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Left-right: headshots of Ronit Freeman, Pedro Sáenz and Nicolas Pégard. The headshots sit on a gray background.

Left to Right: Ronit Freeman, Pedro Sáenz and Nicolas Pégard won awards given to rising stars to support their research.

Three researchers in the College of Arts and Sciences won prestigious awards for early-career scientists this spring.

Nicolas Pégard, an assistant professor in the department of applied physical sciences, and Pedro Sáenz, an assistant professor in the department of mathematics, received Sloan Fellowships.

Ronit Freeman, an associate professor in the department of applied physical sciences, received a Cottrell Scholar Award.

Pégard’s research is at the intersection of neuroscience, optical engineering and computer science. His lab tackles neuroscience research questions with custom-designed optical technology. He will use the Sloan fellowship to develop a new technology called biometric ocular photometers in collaboration with the lab of assistant professor Jose Rodríguez-Romaguera in the department of psychiatry in the School of Medicine.

Sáenz’s work is also interdisciplinary, lying at the intersection of mathematics and fundamental physics. His research focuses on the mathematical description of nonlinear fluid processes to reveal surprising connections between classical mechanics, which describes the familiar behavior of large objects, and quantum mechanics, which describes the strange behavior of tiny particles such as electrons. His lab combines theory, simulations and experiments to better understand fundamental problems in physics and engineering.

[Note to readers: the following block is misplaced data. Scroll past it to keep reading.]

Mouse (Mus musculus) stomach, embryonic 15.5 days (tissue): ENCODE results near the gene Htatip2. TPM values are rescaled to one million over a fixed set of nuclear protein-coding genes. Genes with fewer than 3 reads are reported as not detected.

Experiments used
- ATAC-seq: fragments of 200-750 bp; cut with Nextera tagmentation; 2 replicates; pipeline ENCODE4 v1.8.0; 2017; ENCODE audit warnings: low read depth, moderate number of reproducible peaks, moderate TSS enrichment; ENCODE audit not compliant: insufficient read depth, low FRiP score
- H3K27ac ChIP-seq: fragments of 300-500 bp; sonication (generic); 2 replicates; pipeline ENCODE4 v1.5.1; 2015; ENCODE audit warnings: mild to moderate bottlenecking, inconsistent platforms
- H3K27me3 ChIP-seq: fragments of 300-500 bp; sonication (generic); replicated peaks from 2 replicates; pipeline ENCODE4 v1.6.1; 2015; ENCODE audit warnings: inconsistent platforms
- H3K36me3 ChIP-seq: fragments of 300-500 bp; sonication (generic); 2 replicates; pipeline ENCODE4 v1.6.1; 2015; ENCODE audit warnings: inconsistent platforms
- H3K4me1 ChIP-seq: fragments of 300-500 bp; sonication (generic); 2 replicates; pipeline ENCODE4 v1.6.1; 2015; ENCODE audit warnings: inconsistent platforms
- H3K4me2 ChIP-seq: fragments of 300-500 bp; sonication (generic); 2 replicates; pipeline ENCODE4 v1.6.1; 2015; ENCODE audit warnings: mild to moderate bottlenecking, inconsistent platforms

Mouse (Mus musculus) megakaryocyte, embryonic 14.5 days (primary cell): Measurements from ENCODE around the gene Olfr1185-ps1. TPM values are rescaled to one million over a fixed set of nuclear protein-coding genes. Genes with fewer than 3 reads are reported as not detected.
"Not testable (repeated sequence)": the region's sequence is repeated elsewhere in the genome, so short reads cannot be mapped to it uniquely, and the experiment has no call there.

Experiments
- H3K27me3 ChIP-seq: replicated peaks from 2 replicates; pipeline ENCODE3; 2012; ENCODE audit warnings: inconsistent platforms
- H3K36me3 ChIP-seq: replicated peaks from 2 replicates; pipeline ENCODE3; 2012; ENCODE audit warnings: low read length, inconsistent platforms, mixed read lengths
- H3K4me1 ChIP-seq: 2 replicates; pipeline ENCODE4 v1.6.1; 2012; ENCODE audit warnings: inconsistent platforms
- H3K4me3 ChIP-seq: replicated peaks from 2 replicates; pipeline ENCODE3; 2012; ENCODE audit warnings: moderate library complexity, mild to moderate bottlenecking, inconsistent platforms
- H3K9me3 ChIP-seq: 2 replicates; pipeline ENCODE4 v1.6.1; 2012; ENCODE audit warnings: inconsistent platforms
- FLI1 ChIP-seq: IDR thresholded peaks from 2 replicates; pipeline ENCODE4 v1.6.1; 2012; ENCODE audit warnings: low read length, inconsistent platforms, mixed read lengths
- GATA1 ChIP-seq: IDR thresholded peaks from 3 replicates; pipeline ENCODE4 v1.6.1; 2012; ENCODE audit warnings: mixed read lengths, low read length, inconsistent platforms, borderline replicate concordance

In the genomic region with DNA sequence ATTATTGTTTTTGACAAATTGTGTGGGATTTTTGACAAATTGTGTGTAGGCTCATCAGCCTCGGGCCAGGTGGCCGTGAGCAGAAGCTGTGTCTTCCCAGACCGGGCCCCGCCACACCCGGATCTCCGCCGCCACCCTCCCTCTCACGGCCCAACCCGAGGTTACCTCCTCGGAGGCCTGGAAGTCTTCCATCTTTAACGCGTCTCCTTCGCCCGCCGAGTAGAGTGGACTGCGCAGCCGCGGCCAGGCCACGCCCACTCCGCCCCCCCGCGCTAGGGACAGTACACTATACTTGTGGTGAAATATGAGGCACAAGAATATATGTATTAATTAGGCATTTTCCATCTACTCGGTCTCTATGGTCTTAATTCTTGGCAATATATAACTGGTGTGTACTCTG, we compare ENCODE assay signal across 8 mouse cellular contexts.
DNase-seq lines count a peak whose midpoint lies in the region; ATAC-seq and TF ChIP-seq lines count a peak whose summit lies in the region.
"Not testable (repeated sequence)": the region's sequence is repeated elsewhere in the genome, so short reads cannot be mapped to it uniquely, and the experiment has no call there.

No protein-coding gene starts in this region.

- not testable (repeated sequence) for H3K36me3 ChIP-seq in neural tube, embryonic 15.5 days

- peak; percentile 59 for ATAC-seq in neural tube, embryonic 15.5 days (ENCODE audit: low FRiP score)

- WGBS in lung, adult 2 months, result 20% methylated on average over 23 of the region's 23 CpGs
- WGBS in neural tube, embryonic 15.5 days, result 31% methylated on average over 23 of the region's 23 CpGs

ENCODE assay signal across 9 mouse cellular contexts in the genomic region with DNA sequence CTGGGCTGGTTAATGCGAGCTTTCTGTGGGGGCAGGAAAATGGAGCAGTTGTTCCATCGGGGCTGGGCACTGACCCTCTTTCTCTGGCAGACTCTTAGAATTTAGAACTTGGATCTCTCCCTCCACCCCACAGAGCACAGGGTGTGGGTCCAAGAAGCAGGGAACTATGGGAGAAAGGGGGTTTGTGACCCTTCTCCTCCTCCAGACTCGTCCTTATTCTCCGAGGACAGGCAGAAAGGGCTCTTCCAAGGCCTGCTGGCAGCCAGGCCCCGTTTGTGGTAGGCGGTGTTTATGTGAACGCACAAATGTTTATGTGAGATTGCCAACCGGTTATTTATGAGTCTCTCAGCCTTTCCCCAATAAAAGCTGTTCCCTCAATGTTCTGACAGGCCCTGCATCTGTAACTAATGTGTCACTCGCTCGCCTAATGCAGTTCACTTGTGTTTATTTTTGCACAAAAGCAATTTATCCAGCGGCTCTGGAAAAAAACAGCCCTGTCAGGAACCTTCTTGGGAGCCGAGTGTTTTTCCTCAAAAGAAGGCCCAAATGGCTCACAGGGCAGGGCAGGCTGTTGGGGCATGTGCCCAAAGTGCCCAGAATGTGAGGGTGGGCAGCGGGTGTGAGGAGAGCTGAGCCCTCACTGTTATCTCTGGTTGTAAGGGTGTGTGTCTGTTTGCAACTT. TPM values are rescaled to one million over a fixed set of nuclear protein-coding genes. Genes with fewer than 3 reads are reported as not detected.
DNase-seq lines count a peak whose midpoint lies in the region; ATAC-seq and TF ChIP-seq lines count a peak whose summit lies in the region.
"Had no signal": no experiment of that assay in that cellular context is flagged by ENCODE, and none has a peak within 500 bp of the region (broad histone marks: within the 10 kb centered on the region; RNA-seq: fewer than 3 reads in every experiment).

Freeman will develop a chemical framework for the bottom-up assembly of supramolecular systems with lifelike behaviors through the Cottrell Award. As an expert in biomimetic design and self-assembly, she will converge the power of peptide and DNA nanotechnology to create new materials that mimic cellular and tissue functionality. She will also develop an educational framework to better interconnect common chemical and physical concepts taught in undergraduate chemistry, physics and materials programs.


Published in the Spring 2023 issue | The Scoop

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